Thursday, March 13, 2014

Monster Team-up Reflection #6: Erotic Rites of Frankenstein; Dracula, Prisoner of Frankenstein

Jess Franco is arguably the most prolific film director of all time, with over 200 movies under his belt, having bravely covered a variety of genres with his energetic, camera-zooming style. However, he's generally favored experimental horror and pulp-type stories for his cinematic ventures and distinguished them with such stately performers as Christopher Lee, Herbert Lom, Klaus Kinski, Howard Vernon and Denis Price.

To horror fans, he more than made his mark with his chilling Dr. Orloff movies, the first released in '62, injecting these entries with an affluent dose of Universal and Hammer elements, while at the same time, making these efforts distinctly his own.

Based his macabre track record, it only seemed fitting that Franco eventually took a stab at such legendary monsters as Dracula and Frankenstein. (In fact, with the former, he offered a popular remake, "Count Dracula", starring Lee in '70.) It was, however, in a crossing-over of horror characters that he ventured roughly two years later, giving the monster team-up formula a strange, mind-bending twist in two distinct instances: "The Erotic Rites of Frankenstein"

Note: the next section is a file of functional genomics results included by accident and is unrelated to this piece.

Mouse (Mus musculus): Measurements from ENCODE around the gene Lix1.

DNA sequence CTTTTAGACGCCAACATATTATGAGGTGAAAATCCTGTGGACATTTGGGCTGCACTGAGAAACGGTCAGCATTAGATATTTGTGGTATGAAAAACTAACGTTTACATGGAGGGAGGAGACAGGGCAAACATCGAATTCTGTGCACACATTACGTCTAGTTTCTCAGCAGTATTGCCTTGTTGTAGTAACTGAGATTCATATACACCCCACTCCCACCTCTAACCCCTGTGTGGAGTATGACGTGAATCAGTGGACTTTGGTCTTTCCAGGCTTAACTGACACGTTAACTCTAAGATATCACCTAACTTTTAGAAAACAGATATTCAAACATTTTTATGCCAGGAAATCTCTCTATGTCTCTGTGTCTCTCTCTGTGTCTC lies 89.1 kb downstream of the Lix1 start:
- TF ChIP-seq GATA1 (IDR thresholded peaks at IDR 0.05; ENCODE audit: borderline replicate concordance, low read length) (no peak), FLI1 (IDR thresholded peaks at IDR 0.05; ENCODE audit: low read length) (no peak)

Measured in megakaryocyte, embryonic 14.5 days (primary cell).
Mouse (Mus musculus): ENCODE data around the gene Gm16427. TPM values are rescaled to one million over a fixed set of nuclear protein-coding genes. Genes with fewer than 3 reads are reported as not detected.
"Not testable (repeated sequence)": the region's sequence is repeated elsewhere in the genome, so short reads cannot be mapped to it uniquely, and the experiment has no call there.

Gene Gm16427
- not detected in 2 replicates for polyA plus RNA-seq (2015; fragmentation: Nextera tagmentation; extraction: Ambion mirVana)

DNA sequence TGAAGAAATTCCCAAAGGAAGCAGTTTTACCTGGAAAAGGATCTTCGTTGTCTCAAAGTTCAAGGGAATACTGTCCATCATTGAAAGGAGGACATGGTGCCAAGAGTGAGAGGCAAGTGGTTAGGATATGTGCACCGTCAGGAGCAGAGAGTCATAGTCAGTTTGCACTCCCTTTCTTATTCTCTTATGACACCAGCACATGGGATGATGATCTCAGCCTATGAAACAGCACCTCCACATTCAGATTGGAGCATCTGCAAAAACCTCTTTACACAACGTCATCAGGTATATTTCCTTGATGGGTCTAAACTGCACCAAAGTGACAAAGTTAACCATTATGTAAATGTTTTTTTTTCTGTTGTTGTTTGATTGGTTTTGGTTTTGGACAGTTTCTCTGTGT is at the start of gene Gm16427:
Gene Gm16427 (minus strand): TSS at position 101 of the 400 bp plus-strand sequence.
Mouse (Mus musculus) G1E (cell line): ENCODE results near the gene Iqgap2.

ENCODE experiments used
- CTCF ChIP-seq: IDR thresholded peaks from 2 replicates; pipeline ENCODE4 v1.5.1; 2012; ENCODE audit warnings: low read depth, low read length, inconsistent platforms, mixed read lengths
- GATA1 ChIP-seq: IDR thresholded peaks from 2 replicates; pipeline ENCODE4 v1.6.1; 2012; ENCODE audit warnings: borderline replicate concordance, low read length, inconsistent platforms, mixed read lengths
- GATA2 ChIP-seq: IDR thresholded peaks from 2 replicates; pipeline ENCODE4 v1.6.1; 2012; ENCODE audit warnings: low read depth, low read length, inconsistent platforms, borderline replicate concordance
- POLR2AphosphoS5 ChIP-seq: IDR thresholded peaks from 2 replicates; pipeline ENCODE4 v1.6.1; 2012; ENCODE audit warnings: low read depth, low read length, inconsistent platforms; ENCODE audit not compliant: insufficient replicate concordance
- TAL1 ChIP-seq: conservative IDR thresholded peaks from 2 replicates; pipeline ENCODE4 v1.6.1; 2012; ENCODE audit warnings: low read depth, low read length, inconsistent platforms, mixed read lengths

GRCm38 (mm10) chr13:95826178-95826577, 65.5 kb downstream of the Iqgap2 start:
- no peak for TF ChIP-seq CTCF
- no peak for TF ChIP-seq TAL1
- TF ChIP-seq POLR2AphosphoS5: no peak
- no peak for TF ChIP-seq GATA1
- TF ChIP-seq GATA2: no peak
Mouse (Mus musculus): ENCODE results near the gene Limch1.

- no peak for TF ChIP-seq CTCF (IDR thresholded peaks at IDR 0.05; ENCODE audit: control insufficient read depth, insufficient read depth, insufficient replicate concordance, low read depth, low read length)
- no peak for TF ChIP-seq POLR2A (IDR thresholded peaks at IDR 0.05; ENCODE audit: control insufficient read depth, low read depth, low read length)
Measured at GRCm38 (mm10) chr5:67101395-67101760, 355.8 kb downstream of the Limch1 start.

("La Maldicon de Frankenstein"), evidently the first of the set released, and "Dracula, Prisoner of Frankenstein" ("Dracula contra Frankenstein"), which I'll save for the climatic cap of this double-feature review, if only due to its more blatantly geared, monster participants.

"Erotic Rites" (which sometimes appears without "erotic" in the title, and in this instance, it's essentially the primary Spanish version that I'll reference), details real-life, purported mystic, Alessandro Cagliostro, who in the context of this yarn, and in apt mad-genius style, intends to forge an evil master race to take over the world, of which the Frankenstein Monster (Fernando Bilbao) stands as its illustrious forerunner. (On a side note, Bilbao's Monster resembles Dave Prowse's in  "Horror of Frankenstein", albeit with silver body paint and the occasional power of speech.)

In that the Monster is still in Frankenstein (Denis Price)'s possession, Cagliostro dispatches a strange, blood-sucking bird woman named Melisa (Anne Libert), whose sports eerie, green feathers upon her hands, to slay Frankenstein and his assistant Morpho (a name familiar to Orloff fans, and in this instance portrayed by Franco), thus leading the Monster away from his creator and giving Cagliostro the chance to control him hypnotically: a common plot device of the Orloff movies, as well as in the silent classic, "Cabinet of Dr. Caligari", which appears to have greatly influenced Franco's storytelling style.

Cagliostro determines that to implement his master race, he must make the Monster a mate, and abetted by Melisa's intuitive skills, and the Monster's lumbering aid, a beautiful woman (Britt Nichols, as Madame Orloff) is seized from her mansion, carted to Cagliostro's lair and decapitated before a sect of weird creatures: her head the first part of an intended, supreme "bride".